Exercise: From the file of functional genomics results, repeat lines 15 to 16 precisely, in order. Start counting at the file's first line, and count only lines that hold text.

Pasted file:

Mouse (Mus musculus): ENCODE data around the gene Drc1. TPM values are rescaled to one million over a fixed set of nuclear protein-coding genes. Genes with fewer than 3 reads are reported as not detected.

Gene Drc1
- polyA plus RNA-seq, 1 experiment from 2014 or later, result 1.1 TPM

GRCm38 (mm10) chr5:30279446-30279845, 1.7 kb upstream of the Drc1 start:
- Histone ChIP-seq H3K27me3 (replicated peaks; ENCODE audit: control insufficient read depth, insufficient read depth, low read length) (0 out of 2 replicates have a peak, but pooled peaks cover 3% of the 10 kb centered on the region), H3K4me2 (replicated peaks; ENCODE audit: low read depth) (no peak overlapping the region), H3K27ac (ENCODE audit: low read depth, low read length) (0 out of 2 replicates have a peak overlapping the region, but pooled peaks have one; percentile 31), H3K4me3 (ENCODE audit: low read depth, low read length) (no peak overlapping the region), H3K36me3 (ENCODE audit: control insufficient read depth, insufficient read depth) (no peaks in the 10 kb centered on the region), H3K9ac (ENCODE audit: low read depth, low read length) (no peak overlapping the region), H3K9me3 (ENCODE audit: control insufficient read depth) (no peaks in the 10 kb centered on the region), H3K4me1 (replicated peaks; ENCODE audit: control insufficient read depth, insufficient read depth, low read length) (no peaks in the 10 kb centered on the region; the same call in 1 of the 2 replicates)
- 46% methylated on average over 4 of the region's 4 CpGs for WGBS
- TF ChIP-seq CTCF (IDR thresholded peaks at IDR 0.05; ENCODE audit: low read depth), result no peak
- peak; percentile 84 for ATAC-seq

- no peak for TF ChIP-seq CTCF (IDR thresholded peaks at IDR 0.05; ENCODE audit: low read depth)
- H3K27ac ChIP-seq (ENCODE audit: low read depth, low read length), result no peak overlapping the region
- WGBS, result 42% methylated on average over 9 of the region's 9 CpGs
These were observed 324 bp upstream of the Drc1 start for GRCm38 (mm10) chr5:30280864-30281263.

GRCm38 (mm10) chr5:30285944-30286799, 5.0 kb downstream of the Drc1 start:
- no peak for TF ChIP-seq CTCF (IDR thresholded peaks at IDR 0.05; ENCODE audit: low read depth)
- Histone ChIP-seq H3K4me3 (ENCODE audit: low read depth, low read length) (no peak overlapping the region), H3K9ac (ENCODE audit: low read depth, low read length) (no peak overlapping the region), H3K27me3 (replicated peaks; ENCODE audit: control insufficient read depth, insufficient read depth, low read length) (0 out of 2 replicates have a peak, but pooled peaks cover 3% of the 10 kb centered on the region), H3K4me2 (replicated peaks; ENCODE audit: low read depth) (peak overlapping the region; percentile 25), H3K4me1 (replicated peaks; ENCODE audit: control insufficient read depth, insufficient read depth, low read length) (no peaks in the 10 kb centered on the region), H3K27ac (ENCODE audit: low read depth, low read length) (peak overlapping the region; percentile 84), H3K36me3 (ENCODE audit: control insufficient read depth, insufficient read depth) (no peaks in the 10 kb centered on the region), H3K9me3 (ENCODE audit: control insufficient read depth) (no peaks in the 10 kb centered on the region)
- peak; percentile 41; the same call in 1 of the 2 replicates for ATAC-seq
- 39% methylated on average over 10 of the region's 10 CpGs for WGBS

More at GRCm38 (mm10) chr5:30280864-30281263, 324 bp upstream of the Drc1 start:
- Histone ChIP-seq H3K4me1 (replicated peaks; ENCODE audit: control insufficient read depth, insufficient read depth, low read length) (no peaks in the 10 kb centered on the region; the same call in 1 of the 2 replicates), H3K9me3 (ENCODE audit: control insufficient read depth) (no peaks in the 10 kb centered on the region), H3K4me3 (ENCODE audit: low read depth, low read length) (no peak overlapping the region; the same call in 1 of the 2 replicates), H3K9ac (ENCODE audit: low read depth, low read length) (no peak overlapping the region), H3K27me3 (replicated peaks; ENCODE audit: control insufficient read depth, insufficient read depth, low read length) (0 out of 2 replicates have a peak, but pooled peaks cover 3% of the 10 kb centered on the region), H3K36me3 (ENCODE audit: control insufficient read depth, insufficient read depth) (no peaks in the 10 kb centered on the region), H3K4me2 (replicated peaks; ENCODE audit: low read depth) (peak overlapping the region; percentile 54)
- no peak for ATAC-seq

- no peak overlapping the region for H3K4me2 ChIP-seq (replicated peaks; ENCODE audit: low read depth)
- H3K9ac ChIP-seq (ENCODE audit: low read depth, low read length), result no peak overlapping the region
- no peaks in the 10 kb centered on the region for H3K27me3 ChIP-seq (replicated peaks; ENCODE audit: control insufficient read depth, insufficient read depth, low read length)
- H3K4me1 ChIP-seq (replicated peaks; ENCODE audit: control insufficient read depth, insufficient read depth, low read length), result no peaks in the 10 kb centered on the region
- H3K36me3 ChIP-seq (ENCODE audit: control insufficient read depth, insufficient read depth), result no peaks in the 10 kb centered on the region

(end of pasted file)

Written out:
- Histone ChIP-seq H3K4me3 (ENCODE audit: low read depth, low read length) (no peak overlapping the region), H3K9ac (ENCODE audit: low read depth, low read length) (no peak overlapping the region), H3K27me3 (replicated peaks; ENCODE audit: control insufficient read depth, insufficient read depth, low read length) (0 out of 2 replicates have a peak, but pooled peaks cover 3% of the 10 kb centered on the region), H3K4me2 (replicated peaks; ENCODE audit: low read depth) (peak overlapping the region; percentile 25), H3K4me1 (replicated peaks; ENCODE audit: control insufficient read depth, insufficient read depth, low read length) (no peaks in the 10 kb centered on the region), H3K27ac (ENCODE audit: low read depth, low read length) (peak overlapping the region; percentile 84), H3K36me3 (ENCODE audit: control insufficient read depth, insufficient read depth) (no peaks in the 10 kb centered on the region), H3K9me3 (ENCODE audit: control insufficient read depth) (no peaks in the 10 kb centered on the region)
- peak; percentile 41; the same call in 1 of the 2 replicates for ATAC-seq